Anna Durai and Co's rationale:
A staunch opposition to the 'imposition' of Hindi as a sole National language. The rationale for forcing Hindi to become a common language because was 'it is spoken by the majority'. Anna replied that the mere number should not count in such decisions: We have more number of rats than tigers, more number of crows than peacocks - so why should tiger and peacock be made as national symbols. He added "since English is already being taught in many schools in India, why not that be the 'common' national language? Why do the Tamils have to study English for communication with the world and Hindi for communication within India? Do we need a big door for the big dog and a small door for the small dog? I say, let the small dog use the big door too!". This was what Anna told in his 1962 address in the Parliament.
Other snippets: It is to be called 'Anti-Hindi Imposition Agitation' and not 'Anti-Hindi Agitation'. Rajaji, who supported the initial 'Hindi-common-language' principle in the late 1930s, later opposed it. Big names like Periyar, Annadurai, Rajaji, EVK Sampath - all were part of this movement. In 1950, Hindi was made the official language of India, pushing all other regional languages to a secondary status. This is the main starting point of the agitation - spearheaded by Dravidar Kazhagam and Periyar.
I had a discussion (read:argument) with one of my friends here in XLRI about the same. A discussion between him and me is as follows:
He:Look at countries like France, Germany, South Korea, Japan - the main reasons why they have developed is the common language in those places
Me: They would have achieved this development because of various other things. You can't attribute a particular event and a result just because the event is true with respect to the result. Language should not be seen just with the objective of development, language is part of the culture. It is part of the religion, it is ingrained in people's life.
He: China also developed for the same reason. We are quite similar to them
Me: I have read somewhere that there hell a lot of variations in Mandarin, hell a lot of difference in the Politics as a whole between the two countries, culture etc., so again a wrong comparison
He: If any French minister goes to a foreign country, he would address in French; same is true with a German/ENglish Leader; If an Indian leader goes abroad, there would not be any uniformity - some would address in English, some in Hindi, some in Tamil...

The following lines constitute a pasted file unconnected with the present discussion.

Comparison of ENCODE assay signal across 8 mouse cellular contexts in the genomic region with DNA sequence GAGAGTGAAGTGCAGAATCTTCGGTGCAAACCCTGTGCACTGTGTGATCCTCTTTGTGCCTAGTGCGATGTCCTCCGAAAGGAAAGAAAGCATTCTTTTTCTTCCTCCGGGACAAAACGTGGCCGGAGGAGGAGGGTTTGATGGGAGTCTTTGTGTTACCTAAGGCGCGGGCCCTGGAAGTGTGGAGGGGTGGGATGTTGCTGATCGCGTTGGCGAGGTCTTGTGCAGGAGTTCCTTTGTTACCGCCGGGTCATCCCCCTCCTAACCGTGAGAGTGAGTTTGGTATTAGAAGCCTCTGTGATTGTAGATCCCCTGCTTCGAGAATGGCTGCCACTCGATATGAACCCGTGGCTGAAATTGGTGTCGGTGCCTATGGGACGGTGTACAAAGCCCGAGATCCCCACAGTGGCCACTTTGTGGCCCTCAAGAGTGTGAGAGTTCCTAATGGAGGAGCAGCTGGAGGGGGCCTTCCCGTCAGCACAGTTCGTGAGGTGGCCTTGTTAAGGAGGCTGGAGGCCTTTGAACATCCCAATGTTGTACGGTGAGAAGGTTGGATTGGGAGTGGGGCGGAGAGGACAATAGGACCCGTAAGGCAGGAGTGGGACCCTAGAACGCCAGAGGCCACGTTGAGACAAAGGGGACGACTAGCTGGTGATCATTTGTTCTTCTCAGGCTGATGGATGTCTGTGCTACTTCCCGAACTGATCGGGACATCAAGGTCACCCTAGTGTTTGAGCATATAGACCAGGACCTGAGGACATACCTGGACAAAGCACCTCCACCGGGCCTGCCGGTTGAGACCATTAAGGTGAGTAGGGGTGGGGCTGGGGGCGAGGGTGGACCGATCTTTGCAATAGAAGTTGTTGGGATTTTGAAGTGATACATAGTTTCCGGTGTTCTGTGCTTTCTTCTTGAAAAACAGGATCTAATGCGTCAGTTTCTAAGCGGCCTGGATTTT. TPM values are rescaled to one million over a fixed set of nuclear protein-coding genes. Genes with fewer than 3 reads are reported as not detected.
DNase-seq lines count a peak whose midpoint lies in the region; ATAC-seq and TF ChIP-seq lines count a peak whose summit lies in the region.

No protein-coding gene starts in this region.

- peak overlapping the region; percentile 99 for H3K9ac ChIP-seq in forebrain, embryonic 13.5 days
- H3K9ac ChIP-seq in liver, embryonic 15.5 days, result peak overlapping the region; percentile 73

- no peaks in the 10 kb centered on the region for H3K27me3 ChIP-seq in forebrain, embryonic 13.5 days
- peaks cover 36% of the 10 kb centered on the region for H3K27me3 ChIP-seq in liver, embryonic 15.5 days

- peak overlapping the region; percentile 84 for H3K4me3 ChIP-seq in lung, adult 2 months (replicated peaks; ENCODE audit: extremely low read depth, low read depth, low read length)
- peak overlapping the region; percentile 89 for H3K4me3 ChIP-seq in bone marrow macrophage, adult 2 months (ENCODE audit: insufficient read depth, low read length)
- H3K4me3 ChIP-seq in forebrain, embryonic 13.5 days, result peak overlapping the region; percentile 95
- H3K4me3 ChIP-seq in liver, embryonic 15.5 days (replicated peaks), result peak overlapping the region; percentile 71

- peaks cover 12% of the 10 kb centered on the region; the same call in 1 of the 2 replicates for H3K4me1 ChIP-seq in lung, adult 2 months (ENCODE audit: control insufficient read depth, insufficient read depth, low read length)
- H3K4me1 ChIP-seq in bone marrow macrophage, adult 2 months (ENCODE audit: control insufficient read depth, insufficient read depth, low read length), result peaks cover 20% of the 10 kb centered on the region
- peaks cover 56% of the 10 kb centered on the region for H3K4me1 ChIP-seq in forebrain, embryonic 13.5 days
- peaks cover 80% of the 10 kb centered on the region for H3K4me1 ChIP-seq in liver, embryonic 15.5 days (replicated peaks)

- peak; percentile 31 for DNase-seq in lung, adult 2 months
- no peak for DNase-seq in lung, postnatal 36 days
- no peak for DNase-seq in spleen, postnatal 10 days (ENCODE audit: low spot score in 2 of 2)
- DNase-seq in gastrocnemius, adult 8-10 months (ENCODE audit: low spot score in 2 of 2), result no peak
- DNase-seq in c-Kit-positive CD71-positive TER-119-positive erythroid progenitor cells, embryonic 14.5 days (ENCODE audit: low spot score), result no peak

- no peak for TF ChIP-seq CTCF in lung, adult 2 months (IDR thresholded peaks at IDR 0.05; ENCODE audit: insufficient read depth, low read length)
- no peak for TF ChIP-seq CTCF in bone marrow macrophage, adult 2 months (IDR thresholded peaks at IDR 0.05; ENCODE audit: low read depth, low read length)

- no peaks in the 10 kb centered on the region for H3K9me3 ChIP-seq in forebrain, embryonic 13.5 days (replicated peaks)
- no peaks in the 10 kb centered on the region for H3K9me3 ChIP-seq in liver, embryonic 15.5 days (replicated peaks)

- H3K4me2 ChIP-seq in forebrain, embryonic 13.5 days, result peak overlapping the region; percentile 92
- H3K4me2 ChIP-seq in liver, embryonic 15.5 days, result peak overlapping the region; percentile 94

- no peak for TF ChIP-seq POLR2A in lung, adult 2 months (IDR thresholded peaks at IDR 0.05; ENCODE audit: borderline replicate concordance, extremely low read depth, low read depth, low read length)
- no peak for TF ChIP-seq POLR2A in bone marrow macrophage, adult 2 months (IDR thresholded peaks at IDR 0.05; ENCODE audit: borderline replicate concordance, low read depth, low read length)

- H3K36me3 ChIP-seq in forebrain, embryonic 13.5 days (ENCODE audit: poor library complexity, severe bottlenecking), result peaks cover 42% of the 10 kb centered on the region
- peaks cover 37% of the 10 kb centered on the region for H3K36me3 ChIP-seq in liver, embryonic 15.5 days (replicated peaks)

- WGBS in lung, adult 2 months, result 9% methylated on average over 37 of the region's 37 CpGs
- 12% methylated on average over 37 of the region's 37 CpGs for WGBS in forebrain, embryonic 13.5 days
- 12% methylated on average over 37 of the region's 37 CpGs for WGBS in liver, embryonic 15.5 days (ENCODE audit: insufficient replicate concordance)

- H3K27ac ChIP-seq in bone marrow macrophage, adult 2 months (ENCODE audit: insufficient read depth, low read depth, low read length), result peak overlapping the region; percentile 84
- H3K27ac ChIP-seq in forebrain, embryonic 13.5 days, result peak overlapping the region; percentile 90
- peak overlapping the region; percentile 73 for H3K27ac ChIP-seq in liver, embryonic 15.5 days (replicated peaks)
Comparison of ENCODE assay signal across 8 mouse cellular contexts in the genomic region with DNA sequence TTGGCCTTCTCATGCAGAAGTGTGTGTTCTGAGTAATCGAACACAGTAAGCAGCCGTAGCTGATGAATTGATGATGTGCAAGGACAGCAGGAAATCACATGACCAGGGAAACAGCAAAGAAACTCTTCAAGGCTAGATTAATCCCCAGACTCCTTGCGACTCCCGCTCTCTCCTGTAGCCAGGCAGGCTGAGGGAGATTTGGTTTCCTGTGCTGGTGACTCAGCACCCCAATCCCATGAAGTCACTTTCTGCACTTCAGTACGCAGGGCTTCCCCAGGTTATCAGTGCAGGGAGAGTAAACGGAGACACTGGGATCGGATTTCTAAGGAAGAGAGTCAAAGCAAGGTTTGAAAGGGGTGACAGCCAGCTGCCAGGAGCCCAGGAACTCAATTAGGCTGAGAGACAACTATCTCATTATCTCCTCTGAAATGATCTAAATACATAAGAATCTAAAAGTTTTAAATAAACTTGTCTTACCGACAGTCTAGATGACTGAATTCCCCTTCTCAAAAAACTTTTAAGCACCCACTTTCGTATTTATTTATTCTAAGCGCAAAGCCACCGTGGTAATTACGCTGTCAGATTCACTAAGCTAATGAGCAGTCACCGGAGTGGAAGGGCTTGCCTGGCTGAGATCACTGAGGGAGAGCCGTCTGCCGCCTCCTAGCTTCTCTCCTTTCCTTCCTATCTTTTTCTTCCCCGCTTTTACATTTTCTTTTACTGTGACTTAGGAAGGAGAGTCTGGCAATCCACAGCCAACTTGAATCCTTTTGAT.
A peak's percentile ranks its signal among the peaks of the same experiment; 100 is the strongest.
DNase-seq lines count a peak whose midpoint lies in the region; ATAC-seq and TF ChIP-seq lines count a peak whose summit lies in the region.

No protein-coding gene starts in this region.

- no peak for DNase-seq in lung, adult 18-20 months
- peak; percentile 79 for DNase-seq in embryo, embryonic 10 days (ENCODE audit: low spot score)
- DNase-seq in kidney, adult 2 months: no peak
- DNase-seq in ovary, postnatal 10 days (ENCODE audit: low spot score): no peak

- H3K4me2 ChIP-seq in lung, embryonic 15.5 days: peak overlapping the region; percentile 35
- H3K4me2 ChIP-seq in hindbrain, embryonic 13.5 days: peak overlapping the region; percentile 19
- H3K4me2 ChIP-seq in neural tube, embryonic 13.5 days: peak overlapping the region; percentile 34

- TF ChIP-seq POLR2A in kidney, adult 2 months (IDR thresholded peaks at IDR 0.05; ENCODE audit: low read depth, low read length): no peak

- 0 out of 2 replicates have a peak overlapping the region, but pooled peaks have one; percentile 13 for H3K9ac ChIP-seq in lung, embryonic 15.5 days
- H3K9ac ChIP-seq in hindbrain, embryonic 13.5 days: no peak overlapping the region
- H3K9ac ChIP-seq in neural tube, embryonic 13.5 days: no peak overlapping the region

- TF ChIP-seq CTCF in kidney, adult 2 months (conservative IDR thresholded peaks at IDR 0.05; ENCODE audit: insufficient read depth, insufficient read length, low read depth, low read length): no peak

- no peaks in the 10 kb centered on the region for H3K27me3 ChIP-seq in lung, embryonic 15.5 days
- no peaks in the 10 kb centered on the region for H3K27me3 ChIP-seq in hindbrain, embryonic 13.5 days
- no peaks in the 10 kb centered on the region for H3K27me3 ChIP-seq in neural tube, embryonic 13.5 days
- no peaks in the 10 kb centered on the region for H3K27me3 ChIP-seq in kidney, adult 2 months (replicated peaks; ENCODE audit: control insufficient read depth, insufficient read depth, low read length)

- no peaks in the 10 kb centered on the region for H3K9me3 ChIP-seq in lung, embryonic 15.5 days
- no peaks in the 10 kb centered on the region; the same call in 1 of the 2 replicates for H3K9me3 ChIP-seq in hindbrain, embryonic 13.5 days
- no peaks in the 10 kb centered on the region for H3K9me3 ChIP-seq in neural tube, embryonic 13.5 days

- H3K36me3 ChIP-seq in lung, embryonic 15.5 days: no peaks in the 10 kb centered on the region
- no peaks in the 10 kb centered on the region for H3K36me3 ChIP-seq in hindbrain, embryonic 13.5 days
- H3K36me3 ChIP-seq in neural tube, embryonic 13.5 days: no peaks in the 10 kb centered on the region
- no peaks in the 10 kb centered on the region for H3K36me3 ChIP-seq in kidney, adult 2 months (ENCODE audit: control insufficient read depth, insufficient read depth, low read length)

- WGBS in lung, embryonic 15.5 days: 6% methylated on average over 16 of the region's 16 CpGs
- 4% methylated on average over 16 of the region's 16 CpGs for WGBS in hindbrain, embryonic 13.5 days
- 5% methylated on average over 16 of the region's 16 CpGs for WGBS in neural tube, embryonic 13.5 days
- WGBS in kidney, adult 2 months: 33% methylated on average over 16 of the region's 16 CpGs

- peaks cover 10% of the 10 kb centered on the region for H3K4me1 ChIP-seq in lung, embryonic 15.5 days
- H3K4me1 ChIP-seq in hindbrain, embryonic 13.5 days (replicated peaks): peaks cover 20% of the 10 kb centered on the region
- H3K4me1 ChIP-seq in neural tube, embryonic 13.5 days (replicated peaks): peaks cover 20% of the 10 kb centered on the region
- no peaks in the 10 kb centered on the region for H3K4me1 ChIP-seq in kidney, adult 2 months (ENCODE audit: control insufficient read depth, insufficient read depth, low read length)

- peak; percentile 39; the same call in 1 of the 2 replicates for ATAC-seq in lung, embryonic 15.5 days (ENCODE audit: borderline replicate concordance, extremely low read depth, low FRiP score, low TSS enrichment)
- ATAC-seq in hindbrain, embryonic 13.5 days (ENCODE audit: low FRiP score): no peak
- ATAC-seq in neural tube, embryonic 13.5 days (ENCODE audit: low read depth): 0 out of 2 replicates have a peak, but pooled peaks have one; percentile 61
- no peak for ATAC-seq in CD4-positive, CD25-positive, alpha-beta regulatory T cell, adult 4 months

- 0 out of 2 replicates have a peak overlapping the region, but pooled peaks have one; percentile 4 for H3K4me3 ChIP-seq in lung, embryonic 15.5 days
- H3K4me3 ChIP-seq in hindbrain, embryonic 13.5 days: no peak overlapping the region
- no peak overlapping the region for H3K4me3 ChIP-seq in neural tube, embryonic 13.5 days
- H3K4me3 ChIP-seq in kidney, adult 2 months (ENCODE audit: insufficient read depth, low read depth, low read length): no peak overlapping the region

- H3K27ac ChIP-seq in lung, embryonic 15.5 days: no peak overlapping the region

Me: That is the beauty of India. We have read all along, "Unity in diversity"
He: Your own leaders like Rajaji and EVR supported the Hindi establishment in Tamilnadu (He was wrong EVR Periyar did not support the Hindi establishment at any time)
Me: They appreciated the concept that people in India should know Hindi also - they saw the benefits. But I doubt whether they supported Hindi at the cost of Tamil which I guess was the proposition when they opposed.
He: Hindi is the national language. If Hindi is made compulsory in all parts of India, people from south can come to north and people from north can come to south.
Me: Hindi is the main language in 4-5 states: UP, MP, Bihar, Haryana - In most other places, it is spoken just because of the size. In each of the other places where Hindi is predominant, there is also a regional language pushed to the background like Marathi, Gujarathi etc.
He: You know Hindi is a progessive language? Tamil is not..
Me: What do you mean by progessive? Number of people or the growth in literature?
Me: If you consider the literary wealth, Tamil IS progressive.
He: Even Gandhiji vouched for the benefits of a uniform language
Me: He wanted development all round the country and unity. He thought language would create that unity. If you see, the 4 south Indian states are probably the most wealthy ones along with Maharashtra and Punjab (again another two places where Hindi is not the language of the land), then the Hindi speaking people should learn the southie languages. In a democracy, nothing should be forced on people. If people feel the benefits, if people find the need, they themselves would learn the language. I feel, it is absolutely USELESS to learn Hindi for the sole purpose of communication. One would understand and speak better Hindi by watching TV/Movie and spending a year or two in Hindi mainland. An advantage that I could have had was, in Chennai had I had spoken-hindi fluency, I would have got a lot more pretty girl friends!! (Are Tamil girls less prettier than their North Indian counterparts --- another fresh argument should have come up but for the Business Law class)
For more detailed information on the topic, refer to the Chronology of Anti-Hindi Agitations